Rhee et al. should be congratulated on their effort to describe the prevalence of spinal cord injury in their cohort of patients who were referred to their tertiary care center with brachial plexus injuries. The 12.2% prevalence rate in their study is significantly greater than the 2% to 5% prevalence rate previously reported. Their description of associated findings, such as supraclavicular vascular injury, cervical spine fracture, Horner syndrome, or phrenic nerve dysfunction, will help to define which patients have the greatest risk for having a combination of both injuries. They describe in detail how this may affect the outcomes of treatment in patients with combined injuries.
There remains a very important question on this topic, which this paper does not answer. This study cohort contains a very heterogeneous group of spinal cord injuries. The authors take great pains to rigorously classify the nature of the spinal cord injury as definitive, probable, or possible. Yet out of thirty-one patients with combined injuries, only eight had identifiable spinal cord injury patterns. As described, the remaining twenty-three subjects had spinal cord injuries of unclear clinical significance. The authors defined “major” clinical evidence of spinal cord injury as a neurologic deficit such as motor, sensory, or sphincter dysfunction on the basis of the history and/or the physical examination. No distinction was made between patients with transient neurological symptoms at the time of injury versus permanent or prolonged neurological deficit. Of twelve subjects with “major” clinical evidence, five had only neurological symptoms in the extremity affected by the brachial plexus injury, but with imaging findings consistent with spinal cord injury. The authors do not explain how they differentiated the neurological deficit that was related to the spinal cord injury from the neurological deficit that was related to the brachial plexus injury in this subgroup. Another eleven subjects had “minor” clinical findings only, such as upper motor neuron signs on clinical examination, and imaging consistent with spinal cord injury. Out of thirty-one patients with combined injuries, only twenty-two had advanced imaging available; that imaging showed increased T2 signal intensity in the spinal cord in nineteen patients, and epidural or subdural hematoma, or both, in three.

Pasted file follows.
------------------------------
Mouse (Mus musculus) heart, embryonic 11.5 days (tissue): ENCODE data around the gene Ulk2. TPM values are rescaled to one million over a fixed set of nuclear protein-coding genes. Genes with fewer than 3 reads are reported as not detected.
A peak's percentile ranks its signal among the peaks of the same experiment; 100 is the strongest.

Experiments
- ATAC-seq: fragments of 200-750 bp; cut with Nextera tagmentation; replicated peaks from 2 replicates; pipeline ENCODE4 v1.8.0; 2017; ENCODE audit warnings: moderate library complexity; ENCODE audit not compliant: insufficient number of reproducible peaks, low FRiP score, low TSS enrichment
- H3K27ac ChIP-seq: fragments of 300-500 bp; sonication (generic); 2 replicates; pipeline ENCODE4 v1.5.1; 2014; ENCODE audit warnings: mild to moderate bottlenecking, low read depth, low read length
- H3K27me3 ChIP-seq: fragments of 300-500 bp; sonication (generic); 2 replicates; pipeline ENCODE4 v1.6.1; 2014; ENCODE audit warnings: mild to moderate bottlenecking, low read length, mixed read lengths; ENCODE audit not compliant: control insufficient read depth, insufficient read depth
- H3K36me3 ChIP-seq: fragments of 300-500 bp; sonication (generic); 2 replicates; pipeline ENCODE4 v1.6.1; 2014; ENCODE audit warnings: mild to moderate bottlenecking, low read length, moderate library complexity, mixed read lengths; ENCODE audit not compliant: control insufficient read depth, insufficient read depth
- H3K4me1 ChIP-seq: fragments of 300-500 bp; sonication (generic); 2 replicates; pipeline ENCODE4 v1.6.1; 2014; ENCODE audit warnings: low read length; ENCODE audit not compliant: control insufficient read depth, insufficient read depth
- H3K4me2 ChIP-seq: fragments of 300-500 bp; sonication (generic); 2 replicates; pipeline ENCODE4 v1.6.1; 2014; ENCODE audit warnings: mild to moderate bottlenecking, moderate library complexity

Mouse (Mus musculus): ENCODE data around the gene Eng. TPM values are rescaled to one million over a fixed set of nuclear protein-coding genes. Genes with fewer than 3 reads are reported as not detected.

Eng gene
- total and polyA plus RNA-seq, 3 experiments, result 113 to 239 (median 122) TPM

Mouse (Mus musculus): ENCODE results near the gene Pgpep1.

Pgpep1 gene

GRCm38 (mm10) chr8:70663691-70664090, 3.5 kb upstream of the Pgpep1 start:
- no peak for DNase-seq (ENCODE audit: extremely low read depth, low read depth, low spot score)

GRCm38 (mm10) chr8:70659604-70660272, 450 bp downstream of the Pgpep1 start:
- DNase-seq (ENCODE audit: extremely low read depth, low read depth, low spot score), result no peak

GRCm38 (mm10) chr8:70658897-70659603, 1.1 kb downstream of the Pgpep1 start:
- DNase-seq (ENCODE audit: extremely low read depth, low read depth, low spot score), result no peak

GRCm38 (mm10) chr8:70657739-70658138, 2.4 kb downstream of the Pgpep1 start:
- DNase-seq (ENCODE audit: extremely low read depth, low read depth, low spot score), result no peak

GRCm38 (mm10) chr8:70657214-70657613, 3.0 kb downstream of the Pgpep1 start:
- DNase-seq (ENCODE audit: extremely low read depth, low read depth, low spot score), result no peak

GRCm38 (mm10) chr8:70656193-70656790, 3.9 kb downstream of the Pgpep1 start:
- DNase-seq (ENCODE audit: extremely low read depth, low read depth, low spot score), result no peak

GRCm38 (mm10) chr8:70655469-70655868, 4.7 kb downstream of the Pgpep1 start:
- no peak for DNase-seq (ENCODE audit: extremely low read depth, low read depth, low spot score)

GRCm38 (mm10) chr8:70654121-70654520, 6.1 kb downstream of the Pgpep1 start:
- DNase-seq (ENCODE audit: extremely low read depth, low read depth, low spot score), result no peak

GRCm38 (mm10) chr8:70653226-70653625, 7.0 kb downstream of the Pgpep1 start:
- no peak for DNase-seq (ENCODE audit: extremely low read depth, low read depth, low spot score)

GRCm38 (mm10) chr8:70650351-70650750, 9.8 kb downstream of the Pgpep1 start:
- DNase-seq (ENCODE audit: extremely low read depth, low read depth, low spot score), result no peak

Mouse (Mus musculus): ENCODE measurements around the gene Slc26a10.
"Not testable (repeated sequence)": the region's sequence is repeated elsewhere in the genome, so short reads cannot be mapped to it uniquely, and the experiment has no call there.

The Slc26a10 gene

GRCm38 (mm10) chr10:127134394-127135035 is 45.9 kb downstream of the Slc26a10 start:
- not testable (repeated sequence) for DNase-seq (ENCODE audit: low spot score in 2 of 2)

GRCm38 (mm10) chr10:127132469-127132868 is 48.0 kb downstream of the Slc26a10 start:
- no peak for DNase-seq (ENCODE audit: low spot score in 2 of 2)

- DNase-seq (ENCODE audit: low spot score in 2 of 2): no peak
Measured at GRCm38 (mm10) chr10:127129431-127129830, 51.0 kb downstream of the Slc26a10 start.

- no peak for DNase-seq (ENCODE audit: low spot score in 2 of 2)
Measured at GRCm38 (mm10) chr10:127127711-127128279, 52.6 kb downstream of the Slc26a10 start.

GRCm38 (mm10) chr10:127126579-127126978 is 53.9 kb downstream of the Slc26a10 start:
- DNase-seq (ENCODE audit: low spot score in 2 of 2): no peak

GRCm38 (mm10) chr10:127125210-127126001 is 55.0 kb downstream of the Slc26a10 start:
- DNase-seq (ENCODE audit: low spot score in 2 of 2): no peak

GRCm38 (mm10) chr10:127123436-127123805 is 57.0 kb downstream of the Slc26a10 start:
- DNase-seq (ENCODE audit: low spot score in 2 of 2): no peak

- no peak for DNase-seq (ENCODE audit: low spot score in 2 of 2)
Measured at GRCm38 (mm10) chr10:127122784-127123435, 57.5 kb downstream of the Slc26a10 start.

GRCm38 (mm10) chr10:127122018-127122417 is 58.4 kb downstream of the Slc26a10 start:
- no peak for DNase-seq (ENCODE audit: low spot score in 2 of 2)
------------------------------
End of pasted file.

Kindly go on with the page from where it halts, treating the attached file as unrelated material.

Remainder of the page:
The authors discuss the significance of Brown-Séquard syndrome on the reconstruction outcomes of patients with brachial plexus injuries. What is not clear is whether the much more subtle spinal cord injuries described in this paper have any long-term impact on the outcome of treatment for the brachial plexus injury. The authors suggest that the presence of a transient neurological deficit at the time of injury or the presence of isolated upper motor neuron findings with increased signal intensity on magnetic resonance imaging (both scenarios that the authors would have defined as definite or probable spinal cord injuries) may result in worse outcomes at the time of reconstruction some months after injury. Without outcomes data, this supposition is unconvincing. Hopefully, the authors will continue to publish their outcomes data from their impressive clinical experience, which may allow them to answer this critical question.